Palm Beach County Schools Superintendent Donald Fennoy said he is considering using private security guards to safeguard some of the county’s elementary schools this year, a turnaround from earlier assurances that every school would be staffed by a law enforcement officer.
The potential change of plan comes after Sheriff Ric Bradshaw rebuffed Fennoy’s request to provide 50 overtime deputies to patrol dozens of elementary schools in the sheriff’s office’s jurisdiction.
Under a new state law passed after the Parkland school shooting, every public school must be guarded by an armed safety officer. The county’s high schools and middle schools are already patrolled by school district police, but administrators are rushing to find ways to staff the 107 elementary schools.
The school district says it won’t be able to hire enough of its own officers to cover those schools this year. Eleven city police departments tentatively agreed last month to provide officers to cover about 47 elementary schools within their city limits.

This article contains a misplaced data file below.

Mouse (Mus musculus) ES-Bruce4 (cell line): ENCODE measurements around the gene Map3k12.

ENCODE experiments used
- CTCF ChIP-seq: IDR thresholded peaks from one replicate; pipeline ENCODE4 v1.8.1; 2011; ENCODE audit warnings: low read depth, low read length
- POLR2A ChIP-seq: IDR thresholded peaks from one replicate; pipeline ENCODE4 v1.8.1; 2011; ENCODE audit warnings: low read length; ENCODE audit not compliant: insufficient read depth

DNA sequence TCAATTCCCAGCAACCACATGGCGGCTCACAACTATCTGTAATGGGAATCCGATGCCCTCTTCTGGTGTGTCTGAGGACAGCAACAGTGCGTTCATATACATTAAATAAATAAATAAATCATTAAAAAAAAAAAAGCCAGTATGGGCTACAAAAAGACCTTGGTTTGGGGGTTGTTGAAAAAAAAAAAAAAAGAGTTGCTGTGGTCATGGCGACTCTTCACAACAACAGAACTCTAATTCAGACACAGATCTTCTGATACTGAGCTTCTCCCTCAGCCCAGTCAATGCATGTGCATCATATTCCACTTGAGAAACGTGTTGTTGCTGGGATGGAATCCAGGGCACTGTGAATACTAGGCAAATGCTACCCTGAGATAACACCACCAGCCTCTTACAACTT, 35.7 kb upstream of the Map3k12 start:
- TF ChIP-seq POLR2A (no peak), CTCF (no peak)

That left uncovered another four dozen campuses in the sheriff’s office’s jurisdiction, which includes the unincorporated county and several cities and towns.
Bradshaw said he cannot spare 50 deputies throughout the school year on an overtime basis. And Fennoy rejected Bradshaw’s request for a one-year contract to hire new deputies dedicated specifically to the elementary schools.
After weeks of back-and-forth, Bradshaw announced Friday that he would provide the school district with 10 overtime deputies but rejected the rest of the request, potentially leaving the school district with about 30 elementary schools for which it needs to find armed guards.
If the school district does look to private security guards to patrol some of its schools, it won’t be alone. Pinellas County’s public schools have announced plans to use armed security guards to comply with the new law, and a majority of Broward County’s school board last week supported doing the same in some elementary schools.